[R] "se.fit" option to the predict.nls() function
Rune Haubo
rune.haubo at gmail.com
Tue Jan 6 07:40:16 CET 2015
On 5 January 2015 at 21:08, Ben Bolker <bbolker at gmail.com> wrote:
> Roger Coppock <rcoppock <at> cox.net> writes:
>
>>
>> When will "R" implement the "se.fit" option to the
>> predict.nls() function? Is there some schedule?
>>
>
> I think this is unlikely to happen, ever (sorry). The exact method
> for finding confidence intervals on nonlinear fits would be
> to compute likelihood profiles for each prediction, which would
> be rather tedious.
I understand profile likelihoods for parameters, but what do you mean
by a profile likelihood for yet unobserved observations, i.e.
predictions?
>
> Another reasonable approach would be to use bootstrapping (see
> linked r-help thread below).
>
> An approximate approach would be to use the delta method.
>
> The nlstools package might be useful.
Alternatively the propagate package: it provides a function predictNLS
that computes uncertainty measures for nls predictions using (first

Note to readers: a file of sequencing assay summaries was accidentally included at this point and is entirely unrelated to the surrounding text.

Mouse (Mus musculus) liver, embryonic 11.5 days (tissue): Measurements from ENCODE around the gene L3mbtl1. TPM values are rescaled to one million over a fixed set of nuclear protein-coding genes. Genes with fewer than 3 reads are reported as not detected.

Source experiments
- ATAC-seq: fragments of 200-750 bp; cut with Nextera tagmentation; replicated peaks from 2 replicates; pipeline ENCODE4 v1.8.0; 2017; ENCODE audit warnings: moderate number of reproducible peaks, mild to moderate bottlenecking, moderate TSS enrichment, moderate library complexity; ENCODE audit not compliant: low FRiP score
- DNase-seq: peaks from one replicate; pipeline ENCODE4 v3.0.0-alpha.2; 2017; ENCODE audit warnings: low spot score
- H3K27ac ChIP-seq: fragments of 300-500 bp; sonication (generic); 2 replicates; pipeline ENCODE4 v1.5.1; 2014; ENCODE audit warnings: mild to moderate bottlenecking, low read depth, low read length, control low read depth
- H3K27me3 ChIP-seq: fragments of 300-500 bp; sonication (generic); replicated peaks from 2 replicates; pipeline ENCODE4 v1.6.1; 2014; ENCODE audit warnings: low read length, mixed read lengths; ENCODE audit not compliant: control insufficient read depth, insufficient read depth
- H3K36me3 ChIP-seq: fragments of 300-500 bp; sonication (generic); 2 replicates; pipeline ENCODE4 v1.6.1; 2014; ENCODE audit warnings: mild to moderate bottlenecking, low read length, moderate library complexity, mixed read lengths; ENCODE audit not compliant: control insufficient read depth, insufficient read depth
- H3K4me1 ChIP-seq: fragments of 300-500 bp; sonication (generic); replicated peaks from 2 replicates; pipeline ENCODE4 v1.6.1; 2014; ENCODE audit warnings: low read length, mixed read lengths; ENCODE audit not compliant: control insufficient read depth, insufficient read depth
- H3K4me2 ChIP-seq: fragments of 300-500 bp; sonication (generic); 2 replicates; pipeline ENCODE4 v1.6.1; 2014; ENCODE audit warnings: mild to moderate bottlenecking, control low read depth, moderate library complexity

and second order) Taylor approximations as well as simulation methods.
I think the appropriateness of a simple (first order) Taylor/Delta
method depends on the application. I can think of two important
aspects: (1) if the model function is close to linear, you might be
ok. (2) if you are interested in a prediction-type (rather than
confidence) interval and the residual spread dominates the
uncertainty, any inaccuracies in the model function uncertainty (where
you apply the approximation) is swamped by the residual spread anyway.
In a recent application on shelf life estimation that I worked on,
both of these aspects were applicable and a simple approximation was
fine.
Cheers,
Rune
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